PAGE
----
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New CEC Officers Complete Leadership Course

From Civil Engineer Corps Officers School Public Affairs

PORT HUENEME, Calif. – Thirty-six new junior officers completed the first week of the Civil Engineer Corps (CEC) Basic Course at the Naval Civil Engineer Corps Officers School (CECOS) July 21.

Students attend the Civil Engineer Corps (CEC) Basic Course at the Naval Civil Engineer Corps Officers School. All new CEC officers attend the 15-week-long school to prepare for their first billet in either facilities management or the naval construction force. (Photo by Amber Vaglica)

The Navy Division Officer Leadership Course (DIVOLC) is the initial module of the 15-week-long school that all new CEC officers attend to prepare for their first billet in either facilities management or the naval construction force.

Aligned with the chief of naval operations’ Navy Leader Development Framework initiative, DIVOLC provides tools to help naval officers become effective division officers.

“DIVOLC gives the brand new officers a baseline from which they build their entire military career,” said Lt. Andrew Stitt, CECOS’ new command adjutant who organizes and develops the basic class. “They focus on basic leadership tenants, such as character, integrity, time management and delegation.”

Students compared personal values with Navy core values of honor, courage and commitment. They explored practicing sound judgment and discussed regulation and policy enforcement, while also examining the parallels between the fleet’s typical division and a platoon or company within a construction battalion. They also learned the importance of building and maintaining an effective work climate while providing positive oversight and management of Sailors and resources.

“What I took from DIVOLC is that you’re a naval officer first and an engineer second,” said Ensign Rifat Rahman, a student in Basic Class 263. “You take care of the people first and foremost. As a leader, you should have integrity, kindness and be honorable.”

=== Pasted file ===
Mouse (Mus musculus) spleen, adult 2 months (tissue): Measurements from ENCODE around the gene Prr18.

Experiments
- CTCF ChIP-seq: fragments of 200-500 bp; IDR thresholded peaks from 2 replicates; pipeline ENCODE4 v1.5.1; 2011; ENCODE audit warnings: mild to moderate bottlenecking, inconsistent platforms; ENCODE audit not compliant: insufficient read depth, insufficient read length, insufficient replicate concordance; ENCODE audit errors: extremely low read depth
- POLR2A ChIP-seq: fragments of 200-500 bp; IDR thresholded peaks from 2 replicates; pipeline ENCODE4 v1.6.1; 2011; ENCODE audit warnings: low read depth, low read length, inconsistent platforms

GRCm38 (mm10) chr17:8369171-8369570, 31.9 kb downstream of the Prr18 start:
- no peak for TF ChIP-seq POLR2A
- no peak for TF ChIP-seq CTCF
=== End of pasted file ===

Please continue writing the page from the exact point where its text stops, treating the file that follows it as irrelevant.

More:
The next phases of training for the CEC Basic Course include Defense Acquisition University contracting courses and modules in professional development; construction technology; construction safety; expeditionary construction and combat operations; and public works.

Throughout their training, students are also introduced to the social customs, traditions and heritage of the military community through participation in social events. So far, Basic Class 263 visited the U.S. Navy Seabee Museum at Naval Base Ventura County, where they were able to explore the history of the CEC community and naval construction force.

“It’s extremely rewarding to see students arrive with so much energy and leave with that same enthusiasm to join our community, empowered with the mentorship, knowledge and qualifications to be successful,” said Lt. Mathew Ward, who is wrapping up his tour as CECOS command adjutant.

CECOS provides Seabees, civil engineer corps (CEC) officers, facility engineers and environmental professionals with the necessary skills, knowledge and education to enhance lifelong learning and to provide quality support to the fleet.

For more information about CECOS, visit www.netc.navy.mil/centers/csfe/cecos or follow CECOS on Facebook at www.facebook.com/CivilEngineerCorpsOfficersSchool/


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